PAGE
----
John Waldo Russell -- Born 100 Year Ago Today
1906 Aug. 3 – 1960 Jan. 20
My father, John Waldo Russell, was born 100 years ago today. Thruout his life he was known as Waldo, Lick (short for lickety split – he was apparently quite the runner as a boy), Jack, Mr. Russell (to his barbering students), Daddy (to my mom and sister), and Pop (to me).
He died young, at age 53. The ostensible cause of death was complications of atherosclerosis, but I chalk it up to the fact that he drank too much, smoked too much, ate too much, and exercised too little. His DNA was probably OK; his own father, Richard Kemper Russell (1873 June 22 –1965 Nov. 15) outlived him.
Occasions like this always give one the opportunity to reflect on one’s own mortality. As Garrison Keillor put it about his own father’s death, the buffer between you and the Grim Reaper is gone.
I grew up during the Eisenhower Era, when kids were supposed to be seen and not heard; women were supposed to keep house; and men were supposed to work all day, come home at night, read the paper, and be inscrutable. We did our part.
I think my folks weren’t quite sure what to make of me, their geek kid. “He’s always got his nose in a book!”, they’d apologize to visitors. But, to their credit, they didn’t push me to, say, take up the violin or go out for football. After awhile, they kind of let me search out my own path (as long as the lawn was mowed and the sidewalk was shoveled).
Consequently, I didn’t have many chances to learn much from my father. “Always clean your tools when the job is done.” is one that’s stuck with me. And “Always leave your campsite in better condition than you found it.”, which is the out-the-door advice I got as he shipped me off on a Boy Scout camping expedition. (After 4 years in Boy Scout Troop 89, I found out he’d been on the parent board the entire time, but didn’t think to tell me about it.)
Altho I don’t consciously remember his ever telling me that a union is a working man’s best friend, his union activism must have somehow rubbed off on me (tho even after all these years I find it odd that barbers — the quintessential independent businessmen — had their own union). I heard 2nd-hand stories of how he’d been active in the Madison Federation of Labor before he married my mom and moved to Eau Claire, and apparently he was chosen to introduce Franklin Delano Roosevelt when his campaign train arrived in Madison, probably in 1932. I have no idea whether this is true or just family folklore.
Every Sunday afternoon Pop would turn on the radio to hear “Hello, Wisconsin! This is William T. Evjue, editor and publisher of The Capital Times in Madison” and then listen to 15 minutes of Evjue railing against the evils of Joe McCarthy and “the one-party press”. (Hint: He wasn’t talking about the so-called “liberal media”.) This was followed by the Green Bay Packer game, but that was my mom’s thing, not my dad’s. (Her nephew Dan Orlich played defensive end for the Packers from 1947 to 1949, and everybody on that side of the family, including me, became a Packer fan for life as a result.)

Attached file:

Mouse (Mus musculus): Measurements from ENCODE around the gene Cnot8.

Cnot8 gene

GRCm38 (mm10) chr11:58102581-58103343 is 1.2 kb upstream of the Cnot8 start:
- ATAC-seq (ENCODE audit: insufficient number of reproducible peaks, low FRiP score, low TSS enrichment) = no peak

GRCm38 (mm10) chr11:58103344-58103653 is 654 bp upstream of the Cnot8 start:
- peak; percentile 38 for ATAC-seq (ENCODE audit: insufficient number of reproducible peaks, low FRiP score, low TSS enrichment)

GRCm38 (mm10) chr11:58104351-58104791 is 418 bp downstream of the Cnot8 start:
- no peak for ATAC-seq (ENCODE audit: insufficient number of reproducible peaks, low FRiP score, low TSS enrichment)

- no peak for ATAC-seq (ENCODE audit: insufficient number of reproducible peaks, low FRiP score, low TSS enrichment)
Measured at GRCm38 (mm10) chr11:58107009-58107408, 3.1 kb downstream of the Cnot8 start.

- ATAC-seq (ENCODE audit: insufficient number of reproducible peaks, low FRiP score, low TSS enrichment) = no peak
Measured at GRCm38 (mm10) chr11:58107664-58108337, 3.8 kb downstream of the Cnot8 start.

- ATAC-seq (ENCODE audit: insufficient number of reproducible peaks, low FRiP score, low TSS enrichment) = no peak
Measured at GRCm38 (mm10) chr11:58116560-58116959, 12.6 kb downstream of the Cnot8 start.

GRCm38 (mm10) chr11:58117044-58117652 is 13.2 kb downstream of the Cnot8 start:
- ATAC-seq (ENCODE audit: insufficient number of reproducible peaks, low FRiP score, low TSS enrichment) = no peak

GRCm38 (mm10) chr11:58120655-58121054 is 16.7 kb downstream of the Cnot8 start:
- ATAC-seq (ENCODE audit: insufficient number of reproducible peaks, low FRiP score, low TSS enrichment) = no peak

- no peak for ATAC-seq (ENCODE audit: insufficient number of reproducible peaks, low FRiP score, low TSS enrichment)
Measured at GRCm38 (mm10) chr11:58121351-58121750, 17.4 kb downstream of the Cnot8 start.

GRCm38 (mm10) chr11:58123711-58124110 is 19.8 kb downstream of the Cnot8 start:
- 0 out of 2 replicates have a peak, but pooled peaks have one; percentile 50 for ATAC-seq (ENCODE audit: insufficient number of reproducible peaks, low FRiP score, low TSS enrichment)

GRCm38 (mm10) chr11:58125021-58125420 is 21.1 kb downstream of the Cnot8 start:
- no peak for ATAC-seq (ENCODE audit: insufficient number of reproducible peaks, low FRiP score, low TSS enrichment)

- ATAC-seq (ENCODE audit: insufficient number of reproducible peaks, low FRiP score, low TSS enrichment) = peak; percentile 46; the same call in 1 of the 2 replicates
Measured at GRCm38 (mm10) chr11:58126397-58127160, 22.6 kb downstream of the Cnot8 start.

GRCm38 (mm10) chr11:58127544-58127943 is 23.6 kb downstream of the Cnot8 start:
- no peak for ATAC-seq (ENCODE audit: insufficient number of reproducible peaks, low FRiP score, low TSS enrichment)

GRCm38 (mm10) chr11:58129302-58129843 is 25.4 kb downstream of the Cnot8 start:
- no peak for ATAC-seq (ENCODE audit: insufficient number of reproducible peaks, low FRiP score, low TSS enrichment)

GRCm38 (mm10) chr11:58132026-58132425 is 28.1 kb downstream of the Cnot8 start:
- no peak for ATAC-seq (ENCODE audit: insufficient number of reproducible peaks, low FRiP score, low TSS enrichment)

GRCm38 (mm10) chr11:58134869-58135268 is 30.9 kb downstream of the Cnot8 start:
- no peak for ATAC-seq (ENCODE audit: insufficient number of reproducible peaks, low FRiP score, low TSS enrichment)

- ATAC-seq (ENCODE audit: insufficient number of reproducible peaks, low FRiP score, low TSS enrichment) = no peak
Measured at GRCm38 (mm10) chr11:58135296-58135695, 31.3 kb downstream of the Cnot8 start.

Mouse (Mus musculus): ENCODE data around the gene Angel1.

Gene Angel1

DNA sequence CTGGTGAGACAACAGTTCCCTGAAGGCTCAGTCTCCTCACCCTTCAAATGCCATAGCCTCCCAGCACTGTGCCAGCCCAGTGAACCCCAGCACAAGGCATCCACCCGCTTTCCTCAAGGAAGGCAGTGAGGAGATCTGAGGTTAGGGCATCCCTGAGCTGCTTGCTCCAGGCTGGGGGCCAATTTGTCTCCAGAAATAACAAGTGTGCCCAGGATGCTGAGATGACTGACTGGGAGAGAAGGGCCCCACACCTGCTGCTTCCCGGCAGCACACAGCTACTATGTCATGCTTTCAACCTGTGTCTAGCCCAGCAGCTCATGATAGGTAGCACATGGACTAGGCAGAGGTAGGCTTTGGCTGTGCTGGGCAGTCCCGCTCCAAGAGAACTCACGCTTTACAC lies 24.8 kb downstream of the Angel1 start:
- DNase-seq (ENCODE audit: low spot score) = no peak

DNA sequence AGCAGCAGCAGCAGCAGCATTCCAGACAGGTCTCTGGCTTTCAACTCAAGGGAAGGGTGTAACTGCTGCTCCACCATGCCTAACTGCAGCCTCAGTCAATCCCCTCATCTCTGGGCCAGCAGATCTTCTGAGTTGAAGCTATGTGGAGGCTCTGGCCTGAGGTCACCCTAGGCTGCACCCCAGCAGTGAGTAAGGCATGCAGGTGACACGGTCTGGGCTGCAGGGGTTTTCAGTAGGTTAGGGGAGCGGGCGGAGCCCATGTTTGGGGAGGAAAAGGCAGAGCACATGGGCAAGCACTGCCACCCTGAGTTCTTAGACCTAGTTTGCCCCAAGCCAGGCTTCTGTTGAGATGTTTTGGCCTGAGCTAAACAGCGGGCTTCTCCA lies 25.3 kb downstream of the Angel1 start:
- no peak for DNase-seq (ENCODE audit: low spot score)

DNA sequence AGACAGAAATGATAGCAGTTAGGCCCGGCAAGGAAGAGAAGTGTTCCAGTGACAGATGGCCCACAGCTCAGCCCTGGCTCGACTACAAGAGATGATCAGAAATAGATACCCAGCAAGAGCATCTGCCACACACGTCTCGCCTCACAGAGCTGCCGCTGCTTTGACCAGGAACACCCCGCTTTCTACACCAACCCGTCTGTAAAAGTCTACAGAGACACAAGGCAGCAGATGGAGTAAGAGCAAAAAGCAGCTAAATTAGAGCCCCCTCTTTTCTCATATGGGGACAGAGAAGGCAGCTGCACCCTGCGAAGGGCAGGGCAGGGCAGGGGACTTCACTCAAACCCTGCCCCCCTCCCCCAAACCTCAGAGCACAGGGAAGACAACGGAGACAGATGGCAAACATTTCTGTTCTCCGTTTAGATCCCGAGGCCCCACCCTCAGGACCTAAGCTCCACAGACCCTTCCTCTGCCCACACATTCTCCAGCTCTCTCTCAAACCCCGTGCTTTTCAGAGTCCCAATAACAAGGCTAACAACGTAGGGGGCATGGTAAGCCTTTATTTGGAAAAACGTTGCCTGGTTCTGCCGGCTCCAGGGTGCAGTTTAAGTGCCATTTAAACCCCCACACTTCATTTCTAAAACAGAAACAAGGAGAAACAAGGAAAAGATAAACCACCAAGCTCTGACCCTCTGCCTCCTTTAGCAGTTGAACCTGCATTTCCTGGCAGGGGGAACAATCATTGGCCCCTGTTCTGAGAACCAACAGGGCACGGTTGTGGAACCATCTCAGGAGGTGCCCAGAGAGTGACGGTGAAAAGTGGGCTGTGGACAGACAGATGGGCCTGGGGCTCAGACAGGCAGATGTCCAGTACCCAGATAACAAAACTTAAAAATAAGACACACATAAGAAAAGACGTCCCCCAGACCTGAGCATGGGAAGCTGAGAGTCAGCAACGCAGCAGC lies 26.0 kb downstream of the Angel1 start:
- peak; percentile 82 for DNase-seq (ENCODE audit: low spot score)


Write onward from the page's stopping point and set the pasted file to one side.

The main lessons I learned from Pop were the negative ones: DON’T drink, DON’T smoke, DON’T overeat, and DO exercise. In case there was any glimmer of reservation about this course of action, it didn’t survive the early 1990s when 4 of my co-workers at the Wisconsin Department of Public Instruction — George Kolb, Amza Vail, Roy Richgels, and Don Russell (no relation) — all died within a couple of years (one way or the other) of retiring.
Keeling over in the traces, or even shortly after being put out to pasture, didn’t strike me as a good idea. I myself retired in 2000, at age 55, and have not regretted it. Serious financial advisors talk about the 3-legged stool of retirement: your pension, Social Security, and “other income” (by which they mean investments, rental property, your kids, odd jobs, and so on). The 3rd leg of my stool has been lowered expectations. As a working person, I made more money than I needed myself, so I annually gave away thousands of dollars to various worthy causes. Now that I can’t afford it any more, I don’t. My lifestyle hasn’t changed all that much.
I guess that attitude was one other lesson I learned from Pop: don’t get too full of yourself, live within reason, enjoy yourself if you can, but don’t shirk any serious responsibilities.
I’m sure you can spend a dime for a dozen shrinks who will tell you all about the lifetime traumas that are inflicted on Impressionable Youth when they lose a parent during their formative years. (I was 15 when Pop died.) And I suppose they’ve got plenty of examples they can cite, too. But I’m not one of them.
I’m not sure whether the kind of medical care we have now in 2006 could have helped my father back in 1960. I’m guessing it would probably only have netted him a few more years at best, and probably not very happy ones.
But I’m taking full advantage of 21st Century health care and expect it to keep me alive and kicking until my own 100th birthday. Alas, that’s probably not true for all of my friends, however, so I’ve decided I’m going to celebrate it early, on 2009 May 7 (which would normally be my 65th), so everyone else can attend while they’re still young and healthy enuf to enjoy it.
But that’s a few years off still, so for now, happy birthday, Pop. You’da been amazed!